I grew up in Chico immersed in the culture of live outdoor shows. I didn’t exactly take it for granted (I enjoyed the shit out of it) but it hadn’t really occurred to me that other people had heard of this little burg. It seemed so isolated to me out in the middle of farmland. The truth is, however, people were talking about this place: the friendliness, the art, and especially the music. Part of that reputation was fostered by followers of the Grateful Dead who had begun settling here between their travels. Eventually the older generation of those travellers had thrown down roots, developed their arts and contributed greatly to the character of our town, providing a fantastic environment for the younger generation to pursue their own talents and interests. By the mid 1990s Chico was known far and wide in the underground scene—a reputation we still have among many travelling folk, be it for better or for worse.

“We started out in Columbia, South Carolina,” relates Vocalist Travas Hunter. “Chris [Lawther—guitar, vocals] and I were writing together in an acoustic trio [with then-keyboardist Kris Windham]. Scott [Barwick—bass, vocals] and Marty [Cribb—drums] came along and it seemed to get real. We played some shows…then The Grateful Dead happened. Saw the last few shows of the East Coast Spring tour in early 1995, then Chris & Kris went west to see them in Oregon & California.”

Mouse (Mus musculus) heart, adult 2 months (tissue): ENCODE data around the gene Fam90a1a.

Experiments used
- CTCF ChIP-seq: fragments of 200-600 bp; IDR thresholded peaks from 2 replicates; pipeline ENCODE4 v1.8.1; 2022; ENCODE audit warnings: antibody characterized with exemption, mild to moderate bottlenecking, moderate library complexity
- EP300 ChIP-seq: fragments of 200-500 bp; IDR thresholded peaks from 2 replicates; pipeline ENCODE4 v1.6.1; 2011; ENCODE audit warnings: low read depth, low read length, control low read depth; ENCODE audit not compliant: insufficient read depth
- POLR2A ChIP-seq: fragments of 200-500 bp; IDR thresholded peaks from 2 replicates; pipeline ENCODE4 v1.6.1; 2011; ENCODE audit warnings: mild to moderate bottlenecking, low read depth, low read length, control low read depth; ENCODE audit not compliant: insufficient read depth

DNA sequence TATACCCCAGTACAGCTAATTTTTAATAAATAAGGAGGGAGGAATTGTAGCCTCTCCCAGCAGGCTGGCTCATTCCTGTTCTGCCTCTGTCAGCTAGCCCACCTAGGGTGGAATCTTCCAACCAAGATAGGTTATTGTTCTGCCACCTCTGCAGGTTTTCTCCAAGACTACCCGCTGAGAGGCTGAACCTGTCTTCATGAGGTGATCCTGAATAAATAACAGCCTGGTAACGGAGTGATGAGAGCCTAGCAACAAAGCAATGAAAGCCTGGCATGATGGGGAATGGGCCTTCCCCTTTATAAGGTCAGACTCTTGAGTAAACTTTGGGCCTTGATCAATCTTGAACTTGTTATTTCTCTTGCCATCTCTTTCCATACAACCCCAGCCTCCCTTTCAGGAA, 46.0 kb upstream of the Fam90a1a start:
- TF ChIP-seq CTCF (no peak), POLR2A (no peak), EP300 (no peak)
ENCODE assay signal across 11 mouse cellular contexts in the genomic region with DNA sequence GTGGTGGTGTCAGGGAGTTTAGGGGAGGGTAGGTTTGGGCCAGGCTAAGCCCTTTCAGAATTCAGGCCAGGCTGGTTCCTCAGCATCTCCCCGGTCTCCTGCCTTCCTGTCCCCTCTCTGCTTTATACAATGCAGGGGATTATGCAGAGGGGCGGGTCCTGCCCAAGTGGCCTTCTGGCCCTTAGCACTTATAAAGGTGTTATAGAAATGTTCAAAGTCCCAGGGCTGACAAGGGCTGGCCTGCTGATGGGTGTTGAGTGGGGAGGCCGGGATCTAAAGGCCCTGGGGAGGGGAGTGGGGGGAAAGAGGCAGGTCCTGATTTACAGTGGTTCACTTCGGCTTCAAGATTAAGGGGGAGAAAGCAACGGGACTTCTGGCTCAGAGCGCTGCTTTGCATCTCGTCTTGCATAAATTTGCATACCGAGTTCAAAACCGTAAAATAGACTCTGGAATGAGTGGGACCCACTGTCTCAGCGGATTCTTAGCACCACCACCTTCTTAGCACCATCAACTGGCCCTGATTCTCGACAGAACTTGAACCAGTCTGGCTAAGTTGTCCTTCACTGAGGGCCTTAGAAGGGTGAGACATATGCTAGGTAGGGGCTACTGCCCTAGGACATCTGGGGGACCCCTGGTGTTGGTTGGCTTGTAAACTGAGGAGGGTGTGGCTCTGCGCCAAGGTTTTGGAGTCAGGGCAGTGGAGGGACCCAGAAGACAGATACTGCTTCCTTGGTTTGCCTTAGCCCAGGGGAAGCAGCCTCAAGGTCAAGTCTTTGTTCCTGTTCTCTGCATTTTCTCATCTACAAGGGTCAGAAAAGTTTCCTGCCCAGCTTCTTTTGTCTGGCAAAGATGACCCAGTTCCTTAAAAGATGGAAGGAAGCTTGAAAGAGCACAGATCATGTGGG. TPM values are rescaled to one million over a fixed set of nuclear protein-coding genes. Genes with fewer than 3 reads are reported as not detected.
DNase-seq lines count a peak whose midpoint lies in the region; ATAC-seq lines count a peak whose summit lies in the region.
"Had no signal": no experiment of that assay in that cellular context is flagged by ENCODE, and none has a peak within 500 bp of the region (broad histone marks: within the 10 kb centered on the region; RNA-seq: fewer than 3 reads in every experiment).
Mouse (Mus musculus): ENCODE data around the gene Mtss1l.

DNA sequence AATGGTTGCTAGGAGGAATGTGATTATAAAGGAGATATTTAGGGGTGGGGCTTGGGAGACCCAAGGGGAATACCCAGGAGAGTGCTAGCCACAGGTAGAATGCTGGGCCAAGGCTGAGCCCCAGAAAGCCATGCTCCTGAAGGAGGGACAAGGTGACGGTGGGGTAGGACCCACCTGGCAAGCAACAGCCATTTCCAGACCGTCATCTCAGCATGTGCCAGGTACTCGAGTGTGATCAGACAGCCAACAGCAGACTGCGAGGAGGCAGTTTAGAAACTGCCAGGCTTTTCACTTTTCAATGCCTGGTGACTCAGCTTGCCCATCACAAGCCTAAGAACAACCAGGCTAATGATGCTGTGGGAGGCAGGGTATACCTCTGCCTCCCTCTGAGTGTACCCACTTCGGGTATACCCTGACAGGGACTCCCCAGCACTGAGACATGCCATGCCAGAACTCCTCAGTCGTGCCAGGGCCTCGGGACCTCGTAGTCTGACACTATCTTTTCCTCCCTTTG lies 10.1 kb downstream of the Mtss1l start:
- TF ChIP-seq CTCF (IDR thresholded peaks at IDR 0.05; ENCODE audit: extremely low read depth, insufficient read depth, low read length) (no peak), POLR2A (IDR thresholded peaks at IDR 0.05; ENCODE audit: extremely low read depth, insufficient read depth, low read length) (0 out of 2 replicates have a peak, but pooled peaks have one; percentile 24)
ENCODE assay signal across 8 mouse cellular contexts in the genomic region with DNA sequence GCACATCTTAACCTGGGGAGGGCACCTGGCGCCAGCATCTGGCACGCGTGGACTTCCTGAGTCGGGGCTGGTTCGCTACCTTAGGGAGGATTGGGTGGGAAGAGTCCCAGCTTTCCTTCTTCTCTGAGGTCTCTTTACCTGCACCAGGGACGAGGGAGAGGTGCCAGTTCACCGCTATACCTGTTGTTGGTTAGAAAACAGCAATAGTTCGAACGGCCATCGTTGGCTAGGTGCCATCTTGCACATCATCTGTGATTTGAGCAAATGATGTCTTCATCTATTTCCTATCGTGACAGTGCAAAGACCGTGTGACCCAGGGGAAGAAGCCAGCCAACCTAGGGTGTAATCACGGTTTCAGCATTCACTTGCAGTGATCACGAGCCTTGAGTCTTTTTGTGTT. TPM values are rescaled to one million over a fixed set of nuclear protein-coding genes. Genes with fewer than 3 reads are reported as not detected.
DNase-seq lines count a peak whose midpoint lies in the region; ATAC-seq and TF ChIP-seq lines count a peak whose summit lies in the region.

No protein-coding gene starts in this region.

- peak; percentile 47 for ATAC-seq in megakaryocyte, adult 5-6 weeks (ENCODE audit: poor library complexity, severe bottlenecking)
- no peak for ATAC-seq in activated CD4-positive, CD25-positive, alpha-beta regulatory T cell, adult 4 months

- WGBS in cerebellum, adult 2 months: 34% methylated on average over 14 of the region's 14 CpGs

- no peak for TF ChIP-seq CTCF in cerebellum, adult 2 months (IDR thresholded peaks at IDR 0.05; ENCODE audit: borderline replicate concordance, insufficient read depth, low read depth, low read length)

Chris Lawther explained the first encounter that sparked the move to Chico: “Kris and I had visited, dropping some dude and his dog off after a cross-country trek, and kinda realized pretty quickly how music-friendly the town was. We sat on some porch with that girl Ebony, and started picking, and next thing I know Reid Seibold and various other folks are dancing in the yard. What else could a musician want? We came [here] in chunks. We were getting our act together there, and our keyboardist felt some moral imperative to try to get us to Chico. So the bulk of the band came out to Chico with a U-haul and waited a couple weeks for the rest of us.”

Percussionist Steve Hoffman had a similar story. He had grown up in Southern California where it was mostly a white-reggae scene, while he personally was getting more into the Dead. Someone told him to check out Chico, because there was great music happening up here. He recalled meeting Scott, Travas and Chris shortly after they’d moved to town. They had a great jam session together and they told him, “Just wait until you meet Marty”—who was soon to arrive.

For Marty Cribb, picking up and moving across the country was a more difficult decision, but he found it was the right one. “I bought a $96 Greyhound ticket and 3 1/2 days later I was living in Chico. I had never even been past Tennessee at that point in my life, so the culture shock was huge and intimidating—albeit incredibly accepting, nurturing, friendly and life-changing. I found my identity in Chico and with Jordhuga. I wouldn’t be a fraction of the human I am today without the shared experience with these guys and in this place. There is nothing I would trade for the years we shared creating wonderful music and being around all of those amazing people.”

The original keyboardist had to return to South Carolina rather early on, and was replaced by Andy Bryant. The band was really starting to click, and were taken under the wing of Puddle Junction, who invited them to play an overnight camping party that pretty much cemented the idea that this was where they belonged. That was the beginning of a great friendship between the bands and the first of many raucous live gigs.